• Purchase the book, “Parenting in the Digital World,” on Amazon.com. It will take you step-by-step through making your child safer online.
  • Stay on top of the latest online trends by subscribing to our free e-newsletter.
  • Install Bark on your child’s phone. Bark will monitor your child’s social media passively and let you know if there is a problem. Use the promo code “cybersafetycop” to get 15% off.
  1. Ten sentenced to prison for child exploitation enterprise & conspiracy (2020). Retrieved 17 February 2021, https://biometrica.com/10-sentenced-to-prison-for-child-exploitation-enterprise-conspiracy/
  2. Discord Blocking & Privacy Settings. Retrieved 16 May 2022, https://support.discord.com/hc/en-us/articles/217916488-Blocking-Privacy-Settings-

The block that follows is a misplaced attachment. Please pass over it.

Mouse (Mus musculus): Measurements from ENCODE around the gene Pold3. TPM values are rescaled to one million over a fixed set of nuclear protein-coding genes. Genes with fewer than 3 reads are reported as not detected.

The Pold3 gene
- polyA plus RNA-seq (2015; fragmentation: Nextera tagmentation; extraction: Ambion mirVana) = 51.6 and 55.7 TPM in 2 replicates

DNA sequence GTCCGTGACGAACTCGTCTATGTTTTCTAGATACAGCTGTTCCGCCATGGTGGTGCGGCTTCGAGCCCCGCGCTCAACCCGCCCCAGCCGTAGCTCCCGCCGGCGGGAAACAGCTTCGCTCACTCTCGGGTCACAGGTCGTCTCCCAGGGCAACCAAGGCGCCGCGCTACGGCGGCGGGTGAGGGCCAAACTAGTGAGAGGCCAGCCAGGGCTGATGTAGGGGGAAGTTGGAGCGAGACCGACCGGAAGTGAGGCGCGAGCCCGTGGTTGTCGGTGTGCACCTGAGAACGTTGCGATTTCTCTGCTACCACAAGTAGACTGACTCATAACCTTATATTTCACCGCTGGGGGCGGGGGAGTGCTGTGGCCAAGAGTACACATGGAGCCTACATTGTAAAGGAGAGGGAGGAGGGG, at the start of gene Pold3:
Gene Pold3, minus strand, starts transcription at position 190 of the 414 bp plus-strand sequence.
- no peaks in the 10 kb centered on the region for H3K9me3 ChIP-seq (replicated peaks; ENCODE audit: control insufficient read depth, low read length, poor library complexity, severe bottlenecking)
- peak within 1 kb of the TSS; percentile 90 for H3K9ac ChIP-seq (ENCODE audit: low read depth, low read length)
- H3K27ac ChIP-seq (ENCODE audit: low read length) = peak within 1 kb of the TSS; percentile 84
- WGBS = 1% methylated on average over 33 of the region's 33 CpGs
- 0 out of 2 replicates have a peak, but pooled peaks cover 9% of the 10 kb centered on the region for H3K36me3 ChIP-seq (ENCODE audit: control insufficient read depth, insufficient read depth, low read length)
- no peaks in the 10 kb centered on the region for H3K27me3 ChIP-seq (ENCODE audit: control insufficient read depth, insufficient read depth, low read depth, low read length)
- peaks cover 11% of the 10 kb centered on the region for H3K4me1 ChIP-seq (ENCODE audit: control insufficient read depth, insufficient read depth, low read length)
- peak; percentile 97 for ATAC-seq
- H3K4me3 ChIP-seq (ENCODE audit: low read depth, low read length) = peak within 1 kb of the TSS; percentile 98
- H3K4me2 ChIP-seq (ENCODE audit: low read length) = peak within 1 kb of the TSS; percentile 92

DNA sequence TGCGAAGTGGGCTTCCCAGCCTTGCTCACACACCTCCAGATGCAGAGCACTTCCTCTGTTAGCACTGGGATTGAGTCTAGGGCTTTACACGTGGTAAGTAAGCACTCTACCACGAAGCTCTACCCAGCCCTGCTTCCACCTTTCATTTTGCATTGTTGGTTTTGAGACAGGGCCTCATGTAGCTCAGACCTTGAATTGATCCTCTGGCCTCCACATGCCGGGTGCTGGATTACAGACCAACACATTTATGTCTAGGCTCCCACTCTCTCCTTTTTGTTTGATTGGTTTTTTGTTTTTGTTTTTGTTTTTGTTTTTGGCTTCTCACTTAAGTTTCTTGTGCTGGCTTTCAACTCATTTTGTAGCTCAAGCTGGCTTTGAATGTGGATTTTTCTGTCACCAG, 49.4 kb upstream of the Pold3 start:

*This post has affiliate links because we’ve tested and trusted a small list of parental control solutions. Our work saves you time! If you agree with us, we may earn a small commission, which does nothing to your price. Thank you! 

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About the Author

Clayton Cranford
Clayton Cranford is a retired Sergeant from Orange County Sheriff's Department in California and owner of Total Safety Solutions LLC. Clayton is one of the nation’s leading law enforcement educators on social media, child safety, and behavioral threat assessments. Clayton is the author of the definitive book on cyber safety for families, “Parenting in the Digital World.” Clayton has more than 20 years of teaching experience and was awarded the 2015 National Bullying Prevention Award from the School Safety Advocacy Council, and the 2015 American Legion Medal of Merit. Clayton was a member of the County's Behavioral Threat Assessment Team, Crisis Negotiation Team, School Resource Officer program, and Juvenile Bureau.